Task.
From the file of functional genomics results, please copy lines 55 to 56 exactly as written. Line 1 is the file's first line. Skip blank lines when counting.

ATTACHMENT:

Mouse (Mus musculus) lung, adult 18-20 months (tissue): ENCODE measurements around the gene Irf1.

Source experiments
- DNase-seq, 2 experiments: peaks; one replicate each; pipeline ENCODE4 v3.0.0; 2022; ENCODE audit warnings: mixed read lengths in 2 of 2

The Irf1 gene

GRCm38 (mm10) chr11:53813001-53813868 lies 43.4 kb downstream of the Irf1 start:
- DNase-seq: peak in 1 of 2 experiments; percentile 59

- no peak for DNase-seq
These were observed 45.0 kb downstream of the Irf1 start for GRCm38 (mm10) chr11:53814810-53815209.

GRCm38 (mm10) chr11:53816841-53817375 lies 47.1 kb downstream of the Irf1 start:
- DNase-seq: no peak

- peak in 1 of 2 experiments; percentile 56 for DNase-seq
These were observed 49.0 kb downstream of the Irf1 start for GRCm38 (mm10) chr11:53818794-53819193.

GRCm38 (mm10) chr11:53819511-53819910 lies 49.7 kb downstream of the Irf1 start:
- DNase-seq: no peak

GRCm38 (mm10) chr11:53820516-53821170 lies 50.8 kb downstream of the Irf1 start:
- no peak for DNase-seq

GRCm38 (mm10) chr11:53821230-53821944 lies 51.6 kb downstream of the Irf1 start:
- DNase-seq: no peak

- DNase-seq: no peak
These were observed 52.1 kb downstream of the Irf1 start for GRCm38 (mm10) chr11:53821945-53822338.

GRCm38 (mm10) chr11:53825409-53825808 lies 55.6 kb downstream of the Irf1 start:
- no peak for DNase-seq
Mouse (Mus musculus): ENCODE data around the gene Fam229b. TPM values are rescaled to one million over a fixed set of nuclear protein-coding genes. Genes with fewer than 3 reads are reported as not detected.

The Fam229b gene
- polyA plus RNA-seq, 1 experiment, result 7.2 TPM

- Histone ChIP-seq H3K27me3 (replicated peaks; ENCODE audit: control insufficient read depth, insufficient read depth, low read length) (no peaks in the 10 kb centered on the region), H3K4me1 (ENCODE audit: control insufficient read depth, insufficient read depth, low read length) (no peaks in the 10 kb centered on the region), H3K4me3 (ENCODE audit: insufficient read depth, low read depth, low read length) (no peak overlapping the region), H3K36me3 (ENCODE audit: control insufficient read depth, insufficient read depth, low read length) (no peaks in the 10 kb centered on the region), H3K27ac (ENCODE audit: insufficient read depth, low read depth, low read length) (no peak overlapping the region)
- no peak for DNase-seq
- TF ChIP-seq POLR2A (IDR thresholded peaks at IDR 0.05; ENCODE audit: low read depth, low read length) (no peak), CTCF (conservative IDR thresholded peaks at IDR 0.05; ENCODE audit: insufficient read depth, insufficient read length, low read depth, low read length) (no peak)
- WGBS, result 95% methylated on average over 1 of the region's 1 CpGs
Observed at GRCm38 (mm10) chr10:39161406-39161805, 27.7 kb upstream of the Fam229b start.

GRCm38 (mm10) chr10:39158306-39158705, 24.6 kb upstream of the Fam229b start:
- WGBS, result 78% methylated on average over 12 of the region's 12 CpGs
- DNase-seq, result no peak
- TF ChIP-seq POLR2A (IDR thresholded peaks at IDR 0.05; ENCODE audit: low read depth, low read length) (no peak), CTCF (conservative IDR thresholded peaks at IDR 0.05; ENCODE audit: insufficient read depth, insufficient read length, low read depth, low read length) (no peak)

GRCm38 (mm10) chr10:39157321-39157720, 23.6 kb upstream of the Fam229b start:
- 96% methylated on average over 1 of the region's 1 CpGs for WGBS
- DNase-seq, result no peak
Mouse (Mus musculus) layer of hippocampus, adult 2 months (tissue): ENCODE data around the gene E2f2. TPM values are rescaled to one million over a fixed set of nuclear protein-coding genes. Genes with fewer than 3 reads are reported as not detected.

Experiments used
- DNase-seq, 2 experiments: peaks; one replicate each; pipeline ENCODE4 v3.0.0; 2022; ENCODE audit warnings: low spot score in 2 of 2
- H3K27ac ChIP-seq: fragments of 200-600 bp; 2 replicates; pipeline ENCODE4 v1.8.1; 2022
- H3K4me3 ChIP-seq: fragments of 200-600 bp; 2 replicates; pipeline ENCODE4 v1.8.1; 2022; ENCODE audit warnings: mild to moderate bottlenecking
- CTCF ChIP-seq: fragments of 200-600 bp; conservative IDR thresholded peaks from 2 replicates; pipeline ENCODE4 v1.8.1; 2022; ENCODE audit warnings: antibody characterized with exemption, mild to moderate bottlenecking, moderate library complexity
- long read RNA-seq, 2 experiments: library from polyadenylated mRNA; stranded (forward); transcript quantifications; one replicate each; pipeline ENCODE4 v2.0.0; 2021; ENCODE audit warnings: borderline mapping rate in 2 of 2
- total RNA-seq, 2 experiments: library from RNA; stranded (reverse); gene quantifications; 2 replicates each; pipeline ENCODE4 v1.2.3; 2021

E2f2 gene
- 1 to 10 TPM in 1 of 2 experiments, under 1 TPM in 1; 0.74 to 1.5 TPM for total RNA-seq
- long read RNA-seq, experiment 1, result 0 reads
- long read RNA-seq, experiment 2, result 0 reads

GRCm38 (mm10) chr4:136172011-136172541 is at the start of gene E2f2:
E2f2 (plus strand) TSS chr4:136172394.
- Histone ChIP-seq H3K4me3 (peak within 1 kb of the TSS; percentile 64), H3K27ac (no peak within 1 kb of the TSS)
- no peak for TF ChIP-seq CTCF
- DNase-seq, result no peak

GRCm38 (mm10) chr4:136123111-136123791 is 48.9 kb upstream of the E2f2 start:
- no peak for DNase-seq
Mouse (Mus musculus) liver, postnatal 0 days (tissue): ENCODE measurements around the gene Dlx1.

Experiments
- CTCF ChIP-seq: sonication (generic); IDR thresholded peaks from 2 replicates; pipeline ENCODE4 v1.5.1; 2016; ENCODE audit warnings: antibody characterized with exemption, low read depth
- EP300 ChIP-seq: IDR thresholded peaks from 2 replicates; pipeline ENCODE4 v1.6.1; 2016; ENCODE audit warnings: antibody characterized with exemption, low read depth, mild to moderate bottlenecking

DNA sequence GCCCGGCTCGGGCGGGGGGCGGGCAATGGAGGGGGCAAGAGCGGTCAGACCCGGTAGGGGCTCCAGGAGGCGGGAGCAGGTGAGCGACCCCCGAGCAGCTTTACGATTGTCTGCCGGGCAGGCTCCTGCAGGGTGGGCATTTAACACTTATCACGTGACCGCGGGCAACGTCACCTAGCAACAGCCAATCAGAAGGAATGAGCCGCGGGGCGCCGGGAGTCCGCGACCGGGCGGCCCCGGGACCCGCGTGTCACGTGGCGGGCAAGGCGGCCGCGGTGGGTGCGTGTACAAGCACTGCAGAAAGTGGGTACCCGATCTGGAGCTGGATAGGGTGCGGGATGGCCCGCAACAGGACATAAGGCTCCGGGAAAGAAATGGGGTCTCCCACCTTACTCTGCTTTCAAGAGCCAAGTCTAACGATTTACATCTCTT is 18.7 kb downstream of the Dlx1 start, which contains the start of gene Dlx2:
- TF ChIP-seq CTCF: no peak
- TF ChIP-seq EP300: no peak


GRCm38 (mm10) chr4:136123111-136123791 is 48.9 kb upstream of the E2f2 start:
- no peak for DNase-seq